blog-mail“Lack of direction, not lack of time, is the problem. We all have twenty-four hour days.” – Zig Ziglar

Let me set the scene for you…

You’re sitting at your computer, and you’re focused and working hard.  Perhaps it’s a proposal you’re working on, a blog you’re writing, or a project that truly needs your undivided attention.  And then it happens.  You hear the sound… bing!  This is quickly followed by a subject line you see, and the first five or six words from an email tempting you to stop what you are doing and take a “quick” look.  If that doesn’t grab you, a red number appears on your mailbox icon taunting you with its lie;  “This will only take a second.”

As we all know, it never takes only a second.   In fact, a Microsoft study suggests it takes a worker 15 minutes to refocus after an interruption. The study also suggests the harder the interrupted task, the harder it is to get back on track.

“It takes a worker 15 minutes to refocus after an interruption.”

This would not be as disturbing if we only received a half dozen emails a day, but those days are long gone.  The Radicati Group, Inc. recently released a study that estimates each of us sends and receives an average of 120 emails a day.  I know many who get three times that many in a day!  Now imagine the umpteen times we start and stop the project we are trying to finish and you can clearly see why we can’t seem to get anything done!  I think there’s a way out of this mess, but it isn’t going to be easy.

  1. Put it in writing.  When group emails are sent, beg every friend and colleague you know to ask everyone on the list NOT to “reply all.”  Put it in the subject line if you have to!  I’ve already whined about this pet peeve of mine before, (https://jolles.com/blarticle/dont-hit-that-button/).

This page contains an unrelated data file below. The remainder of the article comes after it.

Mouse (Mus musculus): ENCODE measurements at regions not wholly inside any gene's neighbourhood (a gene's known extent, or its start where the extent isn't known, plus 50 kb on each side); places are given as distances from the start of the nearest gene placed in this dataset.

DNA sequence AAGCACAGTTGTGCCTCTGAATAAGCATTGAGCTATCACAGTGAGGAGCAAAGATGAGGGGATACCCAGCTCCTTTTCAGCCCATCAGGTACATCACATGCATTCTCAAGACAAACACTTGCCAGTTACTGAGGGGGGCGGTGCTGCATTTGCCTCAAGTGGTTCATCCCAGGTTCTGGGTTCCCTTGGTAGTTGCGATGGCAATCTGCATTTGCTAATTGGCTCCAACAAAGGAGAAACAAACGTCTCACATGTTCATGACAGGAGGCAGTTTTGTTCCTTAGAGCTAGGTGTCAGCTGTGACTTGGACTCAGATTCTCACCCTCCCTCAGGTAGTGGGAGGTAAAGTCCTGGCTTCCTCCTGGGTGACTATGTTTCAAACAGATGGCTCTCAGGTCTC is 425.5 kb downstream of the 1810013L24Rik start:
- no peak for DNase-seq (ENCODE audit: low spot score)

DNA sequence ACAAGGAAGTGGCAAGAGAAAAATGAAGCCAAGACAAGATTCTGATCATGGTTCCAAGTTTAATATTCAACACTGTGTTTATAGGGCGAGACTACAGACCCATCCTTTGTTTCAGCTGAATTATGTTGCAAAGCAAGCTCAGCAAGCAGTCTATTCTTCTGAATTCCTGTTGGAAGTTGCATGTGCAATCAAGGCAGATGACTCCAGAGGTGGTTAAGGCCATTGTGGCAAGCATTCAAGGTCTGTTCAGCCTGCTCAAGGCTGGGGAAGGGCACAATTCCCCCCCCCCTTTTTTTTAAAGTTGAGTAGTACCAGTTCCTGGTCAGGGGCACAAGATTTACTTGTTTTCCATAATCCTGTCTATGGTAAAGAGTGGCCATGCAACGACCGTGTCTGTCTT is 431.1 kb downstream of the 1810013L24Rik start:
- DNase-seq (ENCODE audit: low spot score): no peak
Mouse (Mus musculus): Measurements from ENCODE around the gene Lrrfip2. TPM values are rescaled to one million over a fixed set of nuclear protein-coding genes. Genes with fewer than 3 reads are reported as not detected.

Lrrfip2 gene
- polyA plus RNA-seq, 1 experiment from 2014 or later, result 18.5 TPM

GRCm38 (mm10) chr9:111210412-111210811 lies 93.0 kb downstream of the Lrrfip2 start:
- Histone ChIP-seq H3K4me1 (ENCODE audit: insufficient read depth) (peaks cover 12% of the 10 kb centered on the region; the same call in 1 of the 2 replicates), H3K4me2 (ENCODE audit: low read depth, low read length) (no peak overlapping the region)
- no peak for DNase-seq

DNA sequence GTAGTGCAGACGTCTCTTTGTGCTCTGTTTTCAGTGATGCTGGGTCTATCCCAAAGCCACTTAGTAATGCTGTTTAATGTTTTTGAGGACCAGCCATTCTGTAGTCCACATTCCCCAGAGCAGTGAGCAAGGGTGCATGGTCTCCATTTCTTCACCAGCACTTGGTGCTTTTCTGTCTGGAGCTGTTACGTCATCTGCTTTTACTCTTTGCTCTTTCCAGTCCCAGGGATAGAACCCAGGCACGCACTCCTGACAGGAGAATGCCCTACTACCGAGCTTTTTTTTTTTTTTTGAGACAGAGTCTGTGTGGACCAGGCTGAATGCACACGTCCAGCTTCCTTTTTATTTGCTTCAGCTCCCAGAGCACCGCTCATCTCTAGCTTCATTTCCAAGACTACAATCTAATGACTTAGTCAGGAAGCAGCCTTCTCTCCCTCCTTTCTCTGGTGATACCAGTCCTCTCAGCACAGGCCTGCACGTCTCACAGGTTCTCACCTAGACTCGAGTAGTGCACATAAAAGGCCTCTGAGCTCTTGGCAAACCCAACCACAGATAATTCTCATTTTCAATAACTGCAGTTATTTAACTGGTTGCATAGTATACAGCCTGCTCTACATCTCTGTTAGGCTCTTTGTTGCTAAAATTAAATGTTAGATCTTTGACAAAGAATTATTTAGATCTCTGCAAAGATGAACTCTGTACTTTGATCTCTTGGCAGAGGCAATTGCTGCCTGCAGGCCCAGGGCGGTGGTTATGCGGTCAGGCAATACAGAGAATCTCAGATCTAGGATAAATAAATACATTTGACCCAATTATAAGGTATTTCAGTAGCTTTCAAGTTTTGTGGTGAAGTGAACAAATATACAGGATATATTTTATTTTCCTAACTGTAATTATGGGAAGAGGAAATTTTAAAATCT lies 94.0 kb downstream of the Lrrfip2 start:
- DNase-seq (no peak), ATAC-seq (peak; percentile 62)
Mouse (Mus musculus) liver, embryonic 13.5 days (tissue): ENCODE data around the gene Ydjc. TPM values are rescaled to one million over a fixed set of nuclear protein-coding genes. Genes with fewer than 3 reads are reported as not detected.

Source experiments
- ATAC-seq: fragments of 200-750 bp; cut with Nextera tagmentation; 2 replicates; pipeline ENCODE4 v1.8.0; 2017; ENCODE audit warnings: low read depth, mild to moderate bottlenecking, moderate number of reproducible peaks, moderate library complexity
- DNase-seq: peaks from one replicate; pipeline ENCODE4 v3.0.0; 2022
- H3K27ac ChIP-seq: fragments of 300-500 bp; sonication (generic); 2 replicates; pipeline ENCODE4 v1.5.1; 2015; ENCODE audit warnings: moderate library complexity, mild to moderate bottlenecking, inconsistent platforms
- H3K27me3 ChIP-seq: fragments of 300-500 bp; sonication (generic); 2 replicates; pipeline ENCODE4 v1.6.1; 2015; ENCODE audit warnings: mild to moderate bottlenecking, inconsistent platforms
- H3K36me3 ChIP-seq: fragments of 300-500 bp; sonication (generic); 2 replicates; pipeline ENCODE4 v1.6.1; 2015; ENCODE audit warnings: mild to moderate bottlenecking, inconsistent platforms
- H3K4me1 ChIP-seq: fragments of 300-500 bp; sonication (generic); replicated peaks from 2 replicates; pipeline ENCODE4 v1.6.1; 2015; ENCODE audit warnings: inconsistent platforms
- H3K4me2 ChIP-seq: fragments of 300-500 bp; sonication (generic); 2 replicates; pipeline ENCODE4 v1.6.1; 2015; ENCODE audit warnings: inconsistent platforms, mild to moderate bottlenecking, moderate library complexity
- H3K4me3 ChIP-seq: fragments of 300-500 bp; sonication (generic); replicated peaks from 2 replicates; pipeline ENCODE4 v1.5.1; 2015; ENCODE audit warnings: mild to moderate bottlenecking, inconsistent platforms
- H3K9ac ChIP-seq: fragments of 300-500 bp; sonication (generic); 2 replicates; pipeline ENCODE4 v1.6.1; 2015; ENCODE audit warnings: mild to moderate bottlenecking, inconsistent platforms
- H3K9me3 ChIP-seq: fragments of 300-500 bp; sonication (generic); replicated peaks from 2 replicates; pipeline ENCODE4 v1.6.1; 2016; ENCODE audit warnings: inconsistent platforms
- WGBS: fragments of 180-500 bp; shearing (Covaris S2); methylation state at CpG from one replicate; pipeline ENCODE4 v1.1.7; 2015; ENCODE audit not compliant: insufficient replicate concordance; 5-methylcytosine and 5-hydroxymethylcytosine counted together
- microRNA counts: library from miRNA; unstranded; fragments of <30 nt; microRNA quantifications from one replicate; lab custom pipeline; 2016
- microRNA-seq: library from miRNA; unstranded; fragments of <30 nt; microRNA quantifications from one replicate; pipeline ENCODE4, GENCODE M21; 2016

2. Take the power away.  If your friends or colleagues just can’t figure out the difference between “reply” and “reply all,” remove their ability to decide.  Outlook, Apple Mail, Google Groups, and more offer ways to create mailing lists that will keep this from happening, but if all else fails, just copy and paste your mailing list into the Bcc: area and make yourself the recipient.
  3. Get rid of that SPAM.  Either unsubscribe or designate it as Junk.  If you do, you’ll be getting rid of about 20% of the email distractions you are currently receiving.
  4. Try the 30/30 Method. The idea here is to work for a minimum of 30 minutes without checking email, and then spending no more than 30 minutes working on the emails that have been received. To make this work on a Mac, I went to System Preferences – Notifications – Mail.  From there I unchecked, “Play Sound for Notifications” so I would not hear emails coming in, and “Show message preview” so I would not see emails coming in.  (Outlook and other mail programs have similar options.)

It’s not going to be easy to rid ourselves of these distractions, but please remember this: I haven’t even touched upon the 2.1 hours of productivity that are lost every day due to instant messages and the various alerts coming from our smartphones.  For now, let’s just focus on the scourge of productivity; emails.  It’s time for us to reclaim the time that we’ve lost due to all of these unwanted, unnecessary, interruptions.  We can do this!

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